# Decreasing the weight of one edge of minimum spanning tree, prove the MST is unchanged

Suppose an edge $e$ is in a minimum spanning tree $T$ of a graph $G$. If the weight of $e$ decreases by some positive number, how to prove the the MST is unchanged (still $T$) ?

It seems obvious by Kruskal's algorithm if the weight of all edges are different, if the weights are same, or some of them are same, how to prove it?

There is no necessarily a unique MST for a given G. So reducing an edge might trigger an MST finding algorithm to find a alternative MST. The question is if given MST remains an MST after the change.

Let's make some definitions:

• $$e$$ is the edge we reduce its weight
• $$w(e)$$ is the weight of the edge e
• $$w(T)$$ is the weight of tree T (sum of all edges)

I will prove it by contradiction Let's suppose that after decreasing the weight of of edge $$e$$ from $$w(e)$$ to $$w'(e)$$ T is no more a minimal spanning tree, and $$T'$$ is a minimal spanning tree.

• First we consider the case where $$e \in T'$$

After the decrease of w(e)-> w'(e) the new graph is $$G'$$. In $$G'$$ we have:

$$w(T') < w(T)$$ by assumption

$$w'(e) + w(T' - {e}) < w'(e) + w(T-{e})$$

$$w(T'-{e}) < w(T-{e})$$ and that is true both in G and G', since $$\{T'-e\}$$ and $$\{T-{e}\}$$ are same in both graphs

Then subsequently in $$G$$ we have $$w(T'-{e}) < w(T-{e})$$

$$w(e) + w(T'-{e}) < w(e)+ w(T-{e})$$

$$w(T') < w(T)$$ which means that in G T is not a minimal spanning tree which is not true.

• Now we consider the case where $$e \notin T'$$

Then in G' $$w(T')< w(T)$$ and by the same sequence

$$w(T'-{e}) < w(T-e)$$ in both $$G$$ and $$G'$$

In $$G$$ we have consequently $$w(T'-{e}) + w(e) < w(T-{e}) + w(e)$$ and if $$T'' \equiv \{T'+e\}$$ then

$$w(T'') < w(T)$$ which again contradicts the truth that T is MST in G.

• Smth wrong in the second case. You are not actually using $w'(e)<w(e)$. I suppose, in $G$ $w(T')<w(T-e) + w'(e)< w(T-e) + w(e) = w(T)$
– sas
Commented Apr 23, 2020 at 20:58
• @sas I am using that inequality but not explicitly. If you notice I begin by saying that by the same sequence.... And I mean by the same sequence of operations I did in the previous case in which I used the inequality. What you suppose for G, that w(T')< w(T-e) +w'(e) is arbitrary. But indeed I made I mistake in second case I will correct now. I should begin with w(T'-e)<w(T-e) in second case instead of w(T'-e)<w(T). Commented May 24, 2020 at 0:49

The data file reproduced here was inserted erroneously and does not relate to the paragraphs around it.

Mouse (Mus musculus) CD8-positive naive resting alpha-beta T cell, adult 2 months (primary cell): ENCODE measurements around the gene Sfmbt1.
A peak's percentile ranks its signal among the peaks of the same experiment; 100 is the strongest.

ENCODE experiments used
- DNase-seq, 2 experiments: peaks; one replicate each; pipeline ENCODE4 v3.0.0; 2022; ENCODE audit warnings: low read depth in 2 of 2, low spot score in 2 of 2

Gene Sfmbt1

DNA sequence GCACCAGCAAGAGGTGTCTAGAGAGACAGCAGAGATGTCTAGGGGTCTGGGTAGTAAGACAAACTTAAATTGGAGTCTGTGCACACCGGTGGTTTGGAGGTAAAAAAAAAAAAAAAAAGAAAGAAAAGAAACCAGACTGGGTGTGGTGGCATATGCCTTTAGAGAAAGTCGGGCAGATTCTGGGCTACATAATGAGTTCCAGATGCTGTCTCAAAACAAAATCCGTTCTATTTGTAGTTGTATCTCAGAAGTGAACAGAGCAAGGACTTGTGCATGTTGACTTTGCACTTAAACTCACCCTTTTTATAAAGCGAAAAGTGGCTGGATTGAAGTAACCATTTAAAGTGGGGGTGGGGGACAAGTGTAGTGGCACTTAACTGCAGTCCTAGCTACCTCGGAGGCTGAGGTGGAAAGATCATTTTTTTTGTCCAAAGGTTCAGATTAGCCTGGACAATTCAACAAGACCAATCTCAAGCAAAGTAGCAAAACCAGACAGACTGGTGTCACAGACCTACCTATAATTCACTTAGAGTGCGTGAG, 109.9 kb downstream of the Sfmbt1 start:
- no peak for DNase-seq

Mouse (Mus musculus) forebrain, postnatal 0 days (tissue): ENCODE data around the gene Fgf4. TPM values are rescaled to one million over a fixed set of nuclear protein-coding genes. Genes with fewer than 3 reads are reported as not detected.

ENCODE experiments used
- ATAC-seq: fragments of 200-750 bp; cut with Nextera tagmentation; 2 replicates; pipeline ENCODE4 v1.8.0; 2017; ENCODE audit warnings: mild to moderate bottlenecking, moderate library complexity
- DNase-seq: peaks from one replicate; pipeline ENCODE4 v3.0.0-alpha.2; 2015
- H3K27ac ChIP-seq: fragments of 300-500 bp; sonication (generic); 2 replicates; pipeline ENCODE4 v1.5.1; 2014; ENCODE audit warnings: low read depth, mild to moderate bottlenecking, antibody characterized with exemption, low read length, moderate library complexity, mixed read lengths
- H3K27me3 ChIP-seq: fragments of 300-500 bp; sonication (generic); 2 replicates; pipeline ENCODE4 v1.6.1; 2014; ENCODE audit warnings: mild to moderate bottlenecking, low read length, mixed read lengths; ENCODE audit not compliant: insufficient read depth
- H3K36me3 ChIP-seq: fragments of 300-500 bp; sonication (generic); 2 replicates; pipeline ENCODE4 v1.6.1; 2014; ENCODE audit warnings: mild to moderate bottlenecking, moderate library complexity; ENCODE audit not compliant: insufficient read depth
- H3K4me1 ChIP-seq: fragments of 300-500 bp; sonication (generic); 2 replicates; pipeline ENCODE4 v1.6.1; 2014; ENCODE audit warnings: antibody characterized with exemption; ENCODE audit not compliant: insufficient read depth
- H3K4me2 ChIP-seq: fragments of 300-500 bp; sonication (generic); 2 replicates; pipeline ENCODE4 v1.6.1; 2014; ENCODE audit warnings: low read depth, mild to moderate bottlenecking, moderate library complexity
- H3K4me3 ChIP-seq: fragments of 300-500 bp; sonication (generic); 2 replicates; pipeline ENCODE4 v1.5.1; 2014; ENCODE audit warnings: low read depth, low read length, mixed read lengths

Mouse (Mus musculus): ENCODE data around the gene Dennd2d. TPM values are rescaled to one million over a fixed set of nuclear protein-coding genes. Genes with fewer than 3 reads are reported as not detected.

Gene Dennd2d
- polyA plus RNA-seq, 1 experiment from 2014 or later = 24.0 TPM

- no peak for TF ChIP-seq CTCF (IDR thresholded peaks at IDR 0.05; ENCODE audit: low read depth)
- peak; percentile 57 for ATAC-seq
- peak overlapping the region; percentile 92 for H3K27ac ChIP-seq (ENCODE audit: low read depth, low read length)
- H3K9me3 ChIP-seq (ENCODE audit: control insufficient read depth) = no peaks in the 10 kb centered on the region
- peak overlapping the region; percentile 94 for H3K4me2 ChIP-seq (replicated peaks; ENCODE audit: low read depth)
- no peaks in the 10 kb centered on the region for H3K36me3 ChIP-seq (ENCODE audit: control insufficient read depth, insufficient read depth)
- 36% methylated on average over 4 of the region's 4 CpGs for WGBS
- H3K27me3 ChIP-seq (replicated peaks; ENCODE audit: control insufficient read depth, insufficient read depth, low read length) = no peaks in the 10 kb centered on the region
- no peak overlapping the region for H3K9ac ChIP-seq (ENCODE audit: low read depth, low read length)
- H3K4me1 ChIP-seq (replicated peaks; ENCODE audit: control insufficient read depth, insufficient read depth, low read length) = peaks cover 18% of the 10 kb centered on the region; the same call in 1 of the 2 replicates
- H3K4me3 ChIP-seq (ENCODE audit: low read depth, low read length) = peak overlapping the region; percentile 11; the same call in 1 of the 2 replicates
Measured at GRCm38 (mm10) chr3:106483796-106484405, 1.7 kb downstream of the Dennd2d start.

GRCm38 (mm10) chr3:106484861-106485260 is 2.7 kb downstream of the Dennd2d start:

Note that there isn't necessarily a unique MST, so we shouldn't talk about "the" MST of a graph. It's possible that any particular algorithm for finding an MST will come up with a different tree when you change the graph.

Let $G=(V,E,w)$ be the original weighted graph and let $G'=(V,E,w')$ be the graph made by decreasing the weight of edge $e$ by $d>0$. Because $G$ and $G'$ have the same edges, any spanning tree of one is a spanning tree of the other. Further, an spanning tree $T\subseteq G$ has weight $w'(T) = w(T)-d$ in $G'$ if $e\in T$ and weight $w'(T)=w(T)$ if $e\notin T$. Let $m$ be the weight of an MST in $G$.

If $T$ is a spanning tree of $G$, there are three cases:

1. if it is an MST of $G$ and $e\in T$, then $w'(T)=m-d$;
2. if it is an MST of $G$ and $e\notin T$, then $w'(T)=m>m-d$, so $T$ is not an MST of $G'$;
3. if it is not an MST of $G$, then $w'(T)\geq w(T)-d > m-d$, so $T$ is not an MST of $G'$.

Therefore, $T$ is an MST of $G'$ if, and only if, $T$ is an MST of $G$ and $e\in T$.

If the edge weights are same, and you reduce weight of an edge which was already there in the MST, then since the total weight of the old MST has even reduced than it's previous value, therefore the MST will remain the same.

But in case you reduce the edge weight of such an edge which was not there in the old MST, then the algo will be triggered to find the new MST, following which the new MST will include the modified edge.